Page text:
New Surveillance Bill 'like adding extra storeys to a burning building'
“It beggars belief that the government is blundering on with its snooping power-grab completely disregarding the concerns being raised from all sides.” – Kate Allen
Responding to the surprise publication of the government’s Investigatory Powers Bill today, Kate Allen Amnesty International UK’s Director, said:
“It beggars belief that the government is blundering on with its snooping power-grab completely disregarding the concerns being raised from all sides including no fewer than three of its own parliamentary committees, every privacy group in the country, the UN and tech firms like Apple.
“It’s like adding extra storeys to a burning building.
“Even the USA is rolling back its surveillance systems because of concerns over people’s right to privacy.
“These surveillance measures go too far, too fast. Basic protections are simply not there, including proper independent judicial oversight - the very least required.
“By rushing the supposed 'redraft' of this huge and complex Bill through an impossibly short timetable, the government is showing contempt for parliament - every one of the three committees of parliamentarians who have considered their plans told them they needed serious work.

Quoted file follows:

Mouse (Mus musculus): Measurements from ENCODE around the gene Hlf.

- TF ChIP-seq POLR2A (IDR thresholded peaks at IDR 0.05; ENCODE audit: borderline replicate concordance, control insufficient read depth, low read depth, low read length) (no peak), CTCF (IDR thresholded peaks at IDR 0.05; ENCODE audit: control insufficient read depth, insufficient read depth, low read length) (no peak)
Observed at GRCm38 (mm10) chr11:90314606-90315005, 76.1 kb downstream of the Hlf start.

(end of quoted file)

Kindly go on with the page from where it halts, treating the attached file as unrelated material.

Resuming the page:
“This unseemly haste to push on without then giving the Bill due time suggests a complete disregard for those consulted and the unanimous concerns raised.”
A letter published in The Telegraph today, criticises the speed with which the proposals are being rushed through parliament and calls for more extensive debate over the measures. The letter is signed by politicians from all the political parties, experts from the legal profession, technical experts and the heads of all major privacy organisations. http://www.telegraph.co.uk/comment/letters/12178545/Rushing-the-Investigatory-Powers-Bill-through-Parliament-is-not-in-Britains-interest.html
Last year it was revealed that GCHQ had been spying on Amnesty International https://www.amnesty.org.uk/press-releases/surveillance-uk-government-spied-on-amnesty-international